There could be no doubt that all the operatic mechanisms were working at full pelt in one of the 20th century's most rigorous masterpieces: The Turn of the Screw stands alongside Wozzeck in its phenomenal musical organisation made manifest in every stage of the drama. Throughout the four weeks I've spent on the opera in my City Lit classes, we've been terrified by Katie Mitchell's atmospheric film - also starring Lisa Milne, a rather radical departure from the 'mostly in the mind of the Governess' theory which James surely intended but convincing on its own terms - and Luc Bondy's visceral Aix production. David McVicar at ENO never put a foot wrong in terms of a sensitive, ambiguous presentation: the children never see the ghosts except in the dream sequences, but are clearly haunted by their awful recent history, while the Governess is an easily flustered, hot-headed young woman who's read too many romantic novels rather than an up-tight neurotic. But there was a problem in the hugeness of the ENO stage and the sets, not always ideally lit though very haunting when darkness triumphed.

My biggest disappointment came in the climactic interlude where the celesta makes the ghost of Quint manifest and the horn plays the 12-note 'Screw theme' for the first time in its entirety since the introduction. It was almost obliterated by the servants sliding on the creaking screens and shunting the scenery about, which took me back to my days as a Hesse student at the Aldeburgh Festival in 1983. I was privileged then to assist the adorable, stalwart Aldeburgh caretaker and stage manager Bob Ling with the scene-shifting for the Britten-Pears School's production (Lynne Dawson was the first of the two Governesses, fresh from music college; Helen Charnock led the second cast). Helping out Basil Coleman's revival-on-a-shoestring, we had to push around the noisy leftovers from the previous year's Eugene Onegin, and they made a heck of a noise during the interlude-variations. Myfanwy Piper, a rather intimidating lady, and Sir Peter Pears were much displeased, but there was nothing we could do (and it didn't prevent them singing 'Happy Birthday' to me on my 21st, even though they had no idea who I was). ENO's effort wasn't quite as bad, but given the bigger budget and the greater sophistication of stage machinery, it should have been silent.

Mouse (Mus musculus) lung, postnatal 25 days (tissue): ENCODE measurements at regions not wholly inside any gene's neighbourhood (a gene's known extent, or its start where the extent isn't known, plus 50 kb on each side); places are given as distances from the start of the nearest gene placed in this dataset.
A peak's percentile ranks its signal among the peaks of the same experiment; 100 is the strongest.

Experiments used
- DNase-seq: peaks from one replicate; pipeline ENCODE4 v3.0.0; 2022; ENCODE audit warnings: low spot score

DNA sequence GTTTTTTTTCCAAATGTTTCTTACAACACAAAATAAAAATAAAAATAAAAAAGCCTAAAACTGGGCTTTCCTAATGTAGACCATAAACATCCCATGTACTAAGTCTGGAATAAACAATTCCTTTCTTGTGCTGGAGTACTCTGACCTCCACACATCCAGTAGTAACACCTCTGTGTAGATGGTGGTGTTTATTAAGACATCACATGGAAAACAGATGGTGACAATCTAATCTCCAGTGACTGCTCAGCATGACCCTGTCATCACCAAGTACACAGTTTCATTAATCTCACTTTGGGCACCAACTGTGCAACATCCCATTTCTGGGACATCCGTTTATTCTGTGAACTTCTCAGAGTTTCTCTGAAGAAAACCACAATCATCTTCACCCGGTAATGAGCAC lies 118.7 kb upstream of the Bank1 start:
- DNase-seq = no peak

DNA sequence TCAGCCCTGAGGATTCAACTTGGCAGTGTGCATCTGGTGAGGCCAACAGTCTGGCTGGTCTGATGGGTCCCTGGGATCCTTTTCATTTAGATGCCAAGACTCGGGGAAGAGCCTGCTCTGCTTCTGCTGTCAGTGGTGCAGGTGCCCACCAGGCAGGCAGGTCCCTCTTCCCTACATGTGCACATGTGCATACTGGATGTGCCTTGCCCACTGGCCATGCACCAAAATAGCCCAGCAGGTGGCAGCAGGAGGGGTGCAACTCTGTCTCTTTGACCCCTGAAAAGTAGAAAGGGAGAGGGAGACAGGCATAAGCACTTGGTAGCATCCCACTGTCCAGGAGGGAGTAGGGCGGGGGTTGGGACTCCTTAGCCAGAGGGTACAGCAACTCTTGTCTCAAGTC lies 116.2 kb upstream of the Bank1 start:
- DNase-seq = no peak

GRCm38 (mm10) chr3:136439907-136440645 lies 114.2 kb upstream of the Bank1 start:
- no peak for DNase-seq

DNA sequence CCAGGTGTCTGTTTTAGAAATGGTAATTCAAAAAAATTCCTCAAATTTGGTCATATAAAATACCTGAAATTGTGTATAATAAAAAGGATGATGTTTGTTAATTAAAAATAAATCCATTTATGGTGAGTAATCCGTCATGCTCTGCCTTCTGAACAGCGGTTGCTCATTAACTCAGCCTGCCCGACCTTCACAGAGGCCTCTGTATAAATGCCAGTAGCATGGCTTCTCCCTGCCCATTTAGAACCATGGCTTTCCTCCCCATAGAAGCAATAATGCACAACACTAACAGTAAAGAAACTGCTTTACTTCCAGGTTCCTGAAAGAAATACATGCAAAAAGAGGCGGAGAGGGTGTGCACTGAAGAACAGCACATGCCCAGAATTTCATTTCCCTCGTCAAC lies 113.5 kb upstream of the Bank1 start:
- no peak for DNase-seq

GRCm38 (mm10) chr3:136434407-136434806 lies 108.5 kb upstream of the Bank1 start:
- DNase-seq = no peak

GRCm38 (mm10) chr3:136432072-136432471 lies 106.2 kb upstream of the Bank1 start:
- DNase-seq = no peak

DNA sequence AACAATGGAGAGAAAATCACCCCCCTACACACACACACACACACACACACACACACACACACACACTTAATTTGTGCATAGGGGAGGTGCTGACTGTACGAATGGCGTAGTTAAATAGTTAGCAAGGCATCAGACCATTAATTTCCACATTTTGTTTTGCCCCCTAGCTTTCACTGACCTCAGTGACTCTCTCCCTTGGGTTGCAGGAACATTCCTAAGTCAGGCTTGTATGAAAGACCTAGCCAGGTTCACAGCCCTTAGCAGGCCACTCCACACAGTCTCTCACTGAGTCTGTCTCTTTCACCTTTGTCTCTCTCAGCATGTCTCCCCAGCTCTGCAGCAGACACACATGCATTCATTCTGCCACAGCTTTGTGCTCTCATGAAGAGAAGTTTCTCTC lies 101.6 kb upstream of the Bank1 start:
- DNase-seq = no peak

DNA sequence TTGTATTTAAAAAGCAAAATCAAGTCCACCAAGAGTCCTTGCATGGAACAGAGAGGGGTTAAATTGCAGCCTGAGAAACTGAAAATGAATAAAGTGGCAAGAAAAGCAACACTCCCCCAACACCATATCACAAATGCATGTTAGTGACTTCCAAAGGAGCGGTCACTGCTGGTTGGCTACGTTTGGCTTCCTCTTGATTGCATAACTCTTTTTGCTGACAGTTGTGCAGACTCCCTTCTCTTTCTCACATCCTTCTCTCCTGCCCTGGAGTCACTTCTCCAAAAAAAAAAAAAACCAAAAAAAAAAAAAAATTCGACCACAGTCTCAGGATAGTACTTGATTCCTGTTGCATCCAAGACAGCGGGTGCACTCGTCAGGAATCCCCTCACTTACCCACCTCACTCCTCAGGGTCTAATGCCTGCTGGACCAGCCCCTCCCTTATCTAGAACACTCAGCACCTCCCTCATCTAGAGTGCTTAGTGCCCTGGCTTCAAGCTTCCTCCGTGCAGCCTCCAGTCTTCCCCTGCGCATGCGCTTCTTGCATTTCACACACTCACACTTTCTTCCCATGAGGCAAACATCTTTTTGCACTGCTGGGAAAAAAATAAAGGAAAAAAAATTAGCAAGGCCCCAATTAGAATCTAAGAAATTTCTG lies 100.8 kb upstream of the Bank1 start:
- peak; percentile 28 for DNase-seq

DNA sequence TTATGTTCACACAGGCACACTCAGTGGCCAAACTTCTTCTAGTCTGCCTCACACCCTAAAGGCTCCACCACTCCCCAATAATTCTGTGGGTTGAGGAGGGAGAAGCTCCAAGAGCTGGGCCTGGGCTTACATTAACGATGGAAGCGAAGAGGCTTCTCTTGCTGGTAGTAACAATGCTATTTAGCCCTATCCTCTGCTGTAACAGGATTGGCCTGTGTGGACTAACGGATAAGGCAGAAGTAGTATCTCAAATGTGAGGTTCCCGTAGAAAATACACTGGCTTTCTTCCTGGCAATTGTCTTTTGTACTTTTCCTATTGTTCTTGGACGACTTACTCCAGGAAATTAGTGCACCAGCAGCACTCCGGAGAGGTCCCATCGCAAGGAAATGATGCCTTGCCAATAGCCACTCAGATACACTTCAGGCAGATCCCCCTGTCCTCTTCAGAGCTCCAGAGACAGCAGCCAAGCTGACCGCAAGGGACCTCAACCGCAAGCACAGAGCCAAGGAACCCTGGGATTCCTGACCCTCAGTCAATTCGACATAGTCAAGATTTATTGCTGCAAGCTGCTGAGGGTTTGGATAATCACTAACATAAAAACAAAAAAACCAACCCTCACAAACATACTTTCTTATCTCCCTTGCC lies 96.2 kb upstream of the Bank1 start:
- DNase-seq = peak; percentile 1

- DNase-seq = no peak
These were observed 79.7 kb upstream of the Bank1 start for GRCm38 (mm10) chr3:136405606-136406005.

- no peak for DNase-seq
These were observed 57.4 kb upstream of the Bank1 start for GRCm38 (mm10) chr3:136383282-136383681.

Having all those servants, who are definitely there in the James novella but who benefit the opera by being absent and leaving the claustrophobic action to the six protagonists, diffused something of the horror; and of course, it would have chilled us more to the bone in a smaller theatre. That said, the projection and nuancing both of the soloists and the orchestral players under Garry Walker was at a higher level than in any other performance I've heard.

Rebecca Evans, without the edginess of the original Governess Jennifer Vyvyan, conveyed all the protagonist's impulsiveness and neediness through inflection of the text. Her most melting moments, such as the letter-writing in Act 2 and her desolation at the end, were heart-breaking. Nazan Fikret's Flora, as always much older than James's creation, came across as a big girl on the brink of womanhood, clearly already disturbed and marginalised by the Governess's fixation on sweet little Miles - also a performance of startling maturity from the second of the two boys in the cast, Jacob Moriarty. The ghosts didn't quite have the physical presence of Bondy's pair, but maybe that was part of the point; and Timothy Robinson was emblematic of the production's hard work on detail in the profound plumbing of every word as Britten so magnificently set it. I'd love to see McVicar's vision on film: that could solve the scene-shifting problems in the all-important interludes and allow us the close-ups I didn't get from my seat at the back of the stalls.